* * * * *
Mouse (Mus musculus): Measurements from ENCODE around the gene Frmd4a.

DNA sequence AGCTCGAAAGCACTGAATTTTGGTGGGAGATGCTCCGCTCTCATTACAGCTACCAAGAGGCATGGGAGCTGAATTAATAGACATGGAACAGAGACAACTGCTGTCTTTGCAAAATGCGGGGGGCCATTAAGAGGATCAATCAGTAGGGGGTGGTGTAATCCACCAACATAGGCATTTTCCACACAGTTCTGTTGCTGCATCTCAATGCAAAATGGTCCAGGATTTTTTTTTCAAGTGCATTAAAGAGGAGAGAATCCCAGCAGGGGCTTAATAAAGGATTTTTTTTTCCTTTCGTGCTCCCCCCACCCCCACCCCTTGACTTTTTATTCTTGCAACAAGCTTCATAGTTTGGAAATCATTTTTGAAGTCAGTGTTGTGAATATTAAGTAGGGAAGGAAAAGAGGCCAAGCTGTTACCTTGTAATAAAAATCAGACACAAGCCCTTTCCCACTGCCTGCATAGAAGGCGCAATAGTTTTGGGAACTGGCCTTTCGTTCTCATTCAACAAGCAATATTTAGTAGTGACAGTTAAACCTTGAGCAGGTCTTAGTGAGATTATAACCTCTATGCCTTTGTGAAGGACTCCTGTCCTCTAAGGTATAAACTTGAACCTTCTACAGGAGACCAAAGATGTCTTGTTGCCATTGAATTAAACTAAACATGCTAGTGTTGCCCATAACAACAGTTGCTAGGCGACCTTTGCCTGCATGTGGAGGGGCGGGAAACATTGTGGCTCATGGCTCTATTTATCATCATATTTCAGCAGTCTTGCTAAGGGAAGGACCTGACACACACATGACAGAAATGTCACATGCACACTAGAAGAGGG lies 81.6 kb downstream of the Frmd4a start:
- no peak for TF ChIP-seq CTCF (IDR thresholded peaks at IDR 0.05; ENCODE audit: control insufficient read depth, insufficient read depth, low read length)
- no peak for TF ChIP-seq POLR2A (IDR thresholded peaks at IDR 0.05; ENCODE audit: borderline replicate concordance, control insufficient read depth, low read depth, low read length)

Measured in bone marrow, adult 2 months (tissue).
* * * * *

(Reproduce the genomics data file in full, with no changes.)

Mouse (Mus musculus): Measurements from ENCODE around the gene Frmd4a.

DNA sequence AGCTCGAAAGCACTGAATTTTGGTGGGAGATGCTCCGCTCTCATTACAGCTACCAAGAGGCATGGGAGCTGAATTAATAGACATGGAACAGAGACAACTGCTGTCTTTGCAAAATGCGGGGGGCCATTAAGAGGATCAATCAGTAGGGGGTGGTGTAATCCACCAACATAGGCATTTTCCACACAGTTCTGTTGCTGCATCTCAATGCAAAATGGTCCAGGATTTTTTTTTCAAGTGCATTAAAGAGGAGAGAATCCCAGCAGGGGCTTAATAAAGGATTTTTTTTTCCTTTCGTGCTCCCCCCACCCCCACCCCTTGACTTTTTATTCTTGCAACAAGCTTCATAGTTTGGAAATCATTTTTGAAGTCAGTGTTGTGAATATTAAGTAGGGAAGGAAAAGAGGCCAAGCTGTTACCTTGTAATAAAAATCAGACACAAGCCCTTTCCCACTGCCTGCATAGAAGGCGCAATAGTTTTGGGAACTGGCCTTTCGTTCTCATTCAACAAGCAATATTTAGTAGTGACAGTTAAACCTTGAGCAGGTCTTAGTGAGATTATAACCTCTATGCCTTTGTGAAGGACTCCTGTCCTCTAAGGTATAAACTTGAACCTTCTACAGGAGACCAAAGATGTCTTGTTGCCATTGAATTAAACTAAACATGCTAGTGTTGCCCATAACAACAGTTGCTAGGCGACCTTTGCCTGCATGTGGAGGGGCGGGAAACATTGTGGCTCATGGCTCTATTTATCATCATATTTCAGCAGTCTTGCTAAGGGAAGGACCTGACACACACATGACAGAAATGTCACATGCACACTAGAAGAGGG lies 81.6 kb downstream of the Frmd4a start:
- no peak for TF ChIP-seq CTCF (IDR thresholded peaks at IDR 0.05; ENCODE audit: control insufficient read depth, insufficient read depth, low read length)
- no peak for TF ChIP-seq POLR2A (IDR thresholded peaks at IDR 0.05; ENCODE audit: borderline replicate concordance, control insufficient read depth, low read depth, low read length)

Measured in bone marrow, adult 2 months (tissue).